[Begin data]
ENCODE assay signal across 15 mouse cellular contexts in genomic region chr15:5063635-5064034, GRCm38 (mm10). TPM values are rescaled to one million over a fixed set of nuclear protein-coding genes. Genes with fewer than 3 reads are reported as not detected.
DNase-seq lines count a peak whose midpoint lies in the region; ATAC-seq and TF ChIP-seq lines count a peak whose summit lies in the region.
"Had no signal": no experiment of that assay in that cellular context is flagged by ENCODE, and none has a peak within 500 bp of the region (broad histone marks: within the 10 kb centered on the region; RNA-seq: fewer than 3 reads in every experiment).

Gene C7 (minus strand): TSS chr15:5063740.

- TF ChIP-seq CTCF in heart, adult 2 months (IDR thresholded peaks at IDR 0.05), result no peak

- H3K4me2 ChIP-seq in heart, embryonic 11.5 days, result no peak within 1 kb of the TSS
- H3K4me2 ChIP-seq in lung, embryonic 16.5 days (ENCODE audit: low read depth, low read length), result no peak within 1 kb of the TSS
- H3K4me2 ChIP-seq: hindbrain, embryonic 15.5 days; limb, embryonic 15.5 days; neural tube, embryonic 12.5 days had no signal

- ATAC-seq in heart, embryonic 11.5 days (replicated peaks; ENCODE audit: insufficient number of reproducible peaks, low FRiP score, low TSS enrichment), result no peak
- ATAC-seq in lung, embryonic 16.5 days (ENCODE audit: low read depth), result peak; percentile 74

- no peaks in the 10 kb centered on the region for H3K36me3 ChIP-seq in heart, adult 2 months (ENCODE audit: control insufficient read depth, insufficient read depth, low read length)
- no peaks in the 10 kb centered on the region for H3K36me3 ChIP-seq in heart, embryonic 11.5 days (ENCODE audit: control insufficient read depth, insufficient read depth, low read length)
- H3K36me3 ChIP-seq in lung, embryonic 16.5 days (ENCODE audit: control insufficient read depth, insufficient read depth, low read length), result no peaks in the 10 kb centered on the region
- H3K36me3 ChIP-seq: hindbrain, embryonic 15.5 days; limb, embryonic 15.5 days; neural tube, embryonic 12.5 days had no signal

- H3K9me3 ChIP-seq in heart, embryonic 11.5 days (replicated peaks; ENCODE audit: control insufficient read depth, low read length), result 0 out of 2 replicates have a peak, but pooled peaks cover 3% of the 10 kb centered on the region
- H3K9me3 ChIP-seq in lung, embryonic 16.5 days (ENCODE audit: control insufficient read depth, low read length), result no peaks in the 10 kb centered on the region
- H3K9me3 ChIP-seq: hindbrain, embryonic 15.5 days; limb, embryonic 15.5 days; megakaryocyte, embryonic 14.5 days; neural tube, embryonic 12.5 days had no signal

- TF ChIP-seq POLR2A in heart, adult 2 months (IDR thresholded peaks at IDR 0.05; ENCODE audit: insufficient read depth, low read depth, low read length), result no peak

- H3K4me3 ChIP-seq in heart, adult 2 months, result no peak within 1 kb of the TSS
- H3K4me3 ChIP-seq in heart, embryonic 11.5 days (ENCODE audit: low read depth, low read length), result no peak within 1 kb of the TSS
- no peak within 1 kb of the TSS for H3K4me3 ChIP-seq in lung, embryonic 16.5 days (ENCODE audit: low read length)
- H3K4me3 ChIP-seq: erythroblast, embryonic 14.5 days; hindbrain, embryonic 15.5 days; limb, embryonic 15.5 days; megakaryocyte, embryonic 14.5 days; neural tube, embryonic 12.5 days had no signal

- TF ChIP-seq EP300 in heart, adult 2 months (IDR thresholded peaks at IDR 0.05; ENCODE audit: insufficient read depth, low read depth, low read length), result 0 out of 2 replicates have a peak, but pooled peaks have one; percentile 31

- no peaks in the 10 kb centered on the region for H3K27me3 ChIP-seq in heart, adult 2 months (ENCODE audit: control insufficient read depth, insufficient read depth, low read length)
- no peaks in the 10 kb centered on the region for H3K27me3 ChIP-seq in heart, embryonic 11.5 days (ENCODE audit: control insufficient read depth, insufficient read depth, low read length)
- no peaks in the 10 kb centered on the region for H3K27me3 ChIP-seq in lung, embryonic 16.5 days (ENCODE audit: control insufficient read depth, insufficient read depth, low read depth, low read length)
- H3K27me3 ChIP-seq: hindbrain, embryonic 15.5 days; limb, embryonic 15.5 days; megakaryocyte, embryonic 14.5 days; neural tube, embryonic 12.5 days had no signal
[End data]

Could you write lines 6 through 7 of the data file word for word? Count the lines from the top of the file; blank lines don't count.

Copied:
- H3K4me2 ChIP-seq in heart, embryonic 11.5 days, result no peak within 1 kb of the TSS
- H3K4me2 ChIP-seq in lung, embryonic 16.5 days (ENCODE audit: low read depth, low read length), result no peak within 1 kb of the TSS